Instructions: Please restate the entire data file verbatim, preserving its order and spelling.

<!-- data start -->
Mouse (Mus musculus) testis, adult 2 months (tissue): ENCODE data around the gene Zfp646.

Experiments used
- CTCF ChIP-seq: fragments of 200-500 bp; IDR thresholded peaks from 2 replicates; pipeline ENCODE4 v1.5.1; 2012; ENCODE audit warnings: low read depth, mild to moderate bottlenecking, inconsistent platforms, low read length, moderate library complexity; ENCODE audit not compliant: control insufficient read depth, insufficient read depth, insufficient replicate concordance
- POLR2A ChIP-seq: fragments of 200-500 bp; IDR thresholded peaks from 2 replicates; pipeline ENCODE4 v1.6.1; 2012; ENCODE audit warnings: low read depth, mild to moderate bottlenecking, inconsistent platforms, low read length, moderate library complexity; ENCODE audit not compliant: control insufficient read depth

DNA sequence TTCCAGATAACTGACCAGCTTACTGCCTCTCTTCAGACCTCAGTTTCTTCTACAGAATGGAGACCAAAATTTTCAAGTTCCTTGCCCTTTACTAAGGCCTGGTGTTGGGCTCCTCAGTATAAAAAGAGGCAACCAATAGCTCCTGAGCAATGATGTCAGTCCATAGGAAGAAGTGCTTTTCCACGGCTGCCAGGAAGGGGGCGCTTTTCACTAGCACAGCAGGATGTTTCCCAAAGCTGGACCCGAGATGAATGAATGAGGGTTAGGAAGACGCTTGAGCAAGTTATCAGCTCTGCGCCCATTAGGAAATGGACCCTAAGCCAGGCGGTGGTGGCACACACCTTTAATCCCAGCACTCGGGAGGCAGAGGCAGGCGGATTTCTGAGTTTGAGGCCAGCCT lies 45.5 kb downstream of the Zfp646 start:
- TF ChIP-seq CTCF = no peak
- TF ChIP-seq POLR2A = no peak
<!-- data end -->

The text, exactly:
Mouse (Mus musculus) testis, adult 2 months (tissue): ENCODE data around the gene Zfp646.

Experiments used
- CTCF ChIP-seq: fragments of 200-500 bp; IDR thresholded peaks from 2 replicates; pipeline ENCODE4 v1.5.1; 2012; ENCODE audit warnings: low read depth, mild to moderate bottlenecking, inconsistent platforms, low read length, moderate library complexity; ENCODE audit not compliant: control insufficient read depth, insufficient read depth, insufficient replicate concordance
- POLR2A ChIP-seq: fragments of 200-500 bp; IDR thresholded peaks from 2 replicates; pipeline ENCODE4 v1.6.1; 2012; ENCODE audit warnings: low read depth, mild to moderate bottlenecking, inconsistent platforms, low read length, moderate library complexity; ENCODE audit not compliant: control insufficient read depth

DNA sequence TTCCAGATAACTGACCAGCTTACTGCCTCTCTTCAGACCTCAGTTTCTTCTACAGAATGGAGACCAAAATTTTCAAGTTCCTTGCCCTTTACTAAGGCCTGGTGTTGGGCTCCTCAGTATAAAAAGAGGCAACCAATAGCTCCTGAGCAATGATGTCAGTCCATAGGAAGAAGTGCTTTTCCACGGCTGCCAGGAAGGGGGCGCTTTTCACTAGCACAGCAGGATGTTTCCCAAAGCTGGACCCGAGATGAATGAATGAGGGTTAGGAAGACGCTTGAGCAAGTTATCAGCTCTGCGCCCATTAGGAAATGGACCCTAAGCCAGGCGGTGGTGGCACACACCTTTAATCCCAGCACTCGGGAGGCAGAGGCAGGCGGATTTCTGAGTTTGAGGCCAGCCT lies 45.5 kb downstream of the Zfp646 start:
- TF ChIP-seq CTCF = no peak
- TF ChIP-seq POLR2A = no peak